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Eating for Performance: the Good, the Bad, and the Ugly! (Part 2)

<b>Eating for Performance: the Good, the Bad, and the Ugly! (Part 2)</b>

Eating for Performance: the Good, the Bad, and the Ugly! (Part 2)

Last week, we talked about “Eating for General Health & Fitness” and “Eating for Weight Loss.” This week, we are looking at the tricky one and how we normal folks can take from this:

The UGLY: Eating for Sports Performance 

If you are training regularly for a high-level athletic event, such as a marathon, a tennis match, or a football game, it takes the planning up a notch. 

The healthy eating principle still stands, so build your meals around wholegrain, fruits, vegetables, lean protein, and good fat. 

For strength and endurance athletes, the overall need for protein increases for optimal performance and repair. Instead of the usual recommended 0.8-1 g protein/kg body weight/day, you are looking at 1.2-2g per day. 

The same clay pot rice mentioned in our last article will give you about 28g of protein. Here are a few more examples:

- One hard-boiled egg: 6.5g protein
- One piece of egg prata: 13.5g protein
- One serving of nasi lemak with chicken wing: 26g protein
- One serving of chicken rice with roasted chicken: 26.5 protein
- One serving of spinach with trio egg: 28g protein

What you get in total also depends on other ingredients on the plate: chicken rice comes with more carbohydrates, and with spinach and egg come fiber and other nutrients. 

One week before the event, you may want to consider carb-loading. Consuming a high carbohydrate diet leading up to the event will increase your glycogen stores to better support your needs during the activity.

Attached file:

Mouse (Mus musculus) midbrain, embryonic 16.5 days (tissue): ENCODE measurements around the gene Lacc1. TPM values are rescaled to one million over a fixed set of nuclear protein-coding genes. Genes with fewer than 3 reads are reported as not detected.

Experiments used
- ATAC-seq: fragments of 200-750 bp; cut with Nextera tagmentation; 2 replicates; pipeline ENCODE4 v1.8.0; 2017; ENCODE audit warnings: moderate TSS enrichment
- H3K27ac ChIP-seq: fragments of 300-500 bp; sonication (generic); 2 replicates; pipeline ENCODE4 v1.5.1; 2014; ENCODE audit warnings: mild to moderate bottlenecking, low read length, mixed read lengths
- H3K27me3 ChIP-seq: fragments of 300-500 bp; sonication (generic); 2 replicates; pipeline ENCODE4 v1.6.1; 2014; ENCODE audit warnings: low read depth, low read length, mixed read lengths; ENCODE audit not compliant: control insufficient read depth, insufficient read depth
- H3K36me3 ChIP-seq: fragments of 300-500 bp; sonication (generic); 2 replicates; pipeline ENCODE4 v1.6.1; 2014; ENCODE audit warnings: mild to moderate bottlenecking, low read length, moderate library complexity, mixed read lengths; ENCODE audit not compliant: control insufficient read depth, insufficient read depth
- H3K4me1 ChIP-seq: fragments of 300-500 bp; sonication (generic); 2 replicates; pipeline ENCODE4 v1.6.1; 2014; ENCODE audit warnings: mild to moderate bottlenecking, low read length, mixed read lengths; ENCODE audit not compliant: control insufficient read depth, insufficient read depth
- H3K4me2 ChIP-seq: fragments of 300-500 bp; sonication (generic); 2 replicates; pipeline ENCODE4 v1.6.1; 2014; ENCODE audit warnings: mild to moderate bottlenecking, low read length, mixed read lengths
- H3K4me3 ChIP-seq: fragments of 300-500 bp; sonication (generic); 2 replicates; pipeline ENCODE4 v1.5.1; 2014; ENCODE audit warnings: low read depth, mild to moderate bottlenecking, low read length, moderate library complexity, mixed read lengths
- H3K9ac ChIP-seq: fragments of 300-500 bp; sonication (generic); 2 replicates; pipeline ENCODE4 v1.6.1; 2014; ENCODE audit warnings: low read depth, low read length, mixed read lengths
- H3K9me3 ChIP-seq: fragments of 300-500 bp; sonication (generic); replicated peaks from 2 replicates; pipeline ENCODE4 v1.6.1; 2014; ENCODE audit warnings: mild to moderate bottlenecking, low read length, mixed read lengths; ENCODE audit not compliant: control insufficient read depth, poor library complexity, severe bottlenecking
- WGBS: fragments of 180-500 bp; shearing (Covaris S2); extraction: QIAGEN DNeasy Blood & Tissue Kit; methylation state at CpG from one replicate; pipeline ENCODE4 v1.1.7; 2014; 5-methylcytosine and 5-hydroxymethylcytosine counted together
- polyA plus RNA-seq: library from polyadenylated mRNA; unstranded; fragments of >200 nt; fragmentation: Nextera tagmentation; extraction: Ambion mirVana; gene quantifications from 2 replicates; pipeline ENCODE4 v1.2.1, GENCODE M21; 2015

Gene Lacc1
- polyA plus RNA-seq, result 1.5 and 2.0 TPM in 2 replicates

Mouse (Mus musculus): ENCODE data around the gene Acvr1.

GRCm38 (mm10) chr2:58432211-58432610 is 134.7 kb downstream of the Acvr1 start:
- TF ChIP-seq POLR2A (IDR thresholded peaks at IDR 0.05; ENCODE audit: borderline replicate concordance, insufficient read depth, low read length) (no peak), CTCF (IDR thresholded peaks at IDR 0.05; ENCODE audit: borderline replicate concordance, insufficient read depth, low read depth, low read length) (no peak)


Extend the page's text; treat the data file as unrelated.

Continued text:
A good pre-workout meal should consist of high carbohydrates with some protein and fat, eaten 2~3 hours before. This combination will help deliver sustained energy throughout the workout. Some light carbohydrate snacks such as a banana 30 minutes may also offer an extra boost if you need to.  

If you are doing a long run, bodybuilding or a full day of tennis games, water and small snacks such a banana, dried fruits, fruit juice, or a handful of nuts along the way may help you going. 

Depending on what you are training for and the intensity of the training, supplementing may be needed, but that’s a topic for another day. 

Now for us commoners who exercise 1-3 times per week for good health, it is unlikely that you need to increase your food intake or to snack during your workout. 

Here are some tips to help you start planning, whether you are a weekend gym-goer or training for a big game:

Be careful of grab-and-go pre-exercise snacks; many of these are loaded with sugar, which may send you on a blood sugar roller coaster and dampen your performance. 

Foods high in fiber, protein, and fat will also not be your friend in a pre-workout meal or snack. They take longer to digest and affect how your body needs to work.

Follow the 3M’s and adapt according to your needs:

1. Make Your Calories Count

You want to make you are getting the most you can from the calories consumed and not the other way around:

- Always get at least 5 servings of fruits and vegetables in a day.
- Make complex carbohydrates such as wholegrain and starchy root vegetables like sweet potato, yam, pumpkin your primary source of carbohydrates. Legumes, which include beans, peas, lentils, are good sources of both protein and carbohydrates.

2. Make It Easy for Yourself

- Read nutrition labels whenever possible to understand what you are eating.
- Ensure you have easy access to your chosen foods: seek out where you can purchase, prepare them in advance, have them readily available at home or your workplace.

3. Make the Most of Your Training

- Your post-work meal should include quality proteins such as beans, lean meat, nuts to help with tissue repairs.
-Stay hydrated, whether it’s 40 minutes at the gym or 2 hours in the park, particularly in Singapore’s climate.

Lastly, understand that all the above are very general guidelines that apply to most healthy adults. Your individual needs will vary based on gender, age, stress, health condition, hormones, and lifestyle. 
To truly understand your needs, it would be best to consult your doctor, a sports doctor, or a dietitian.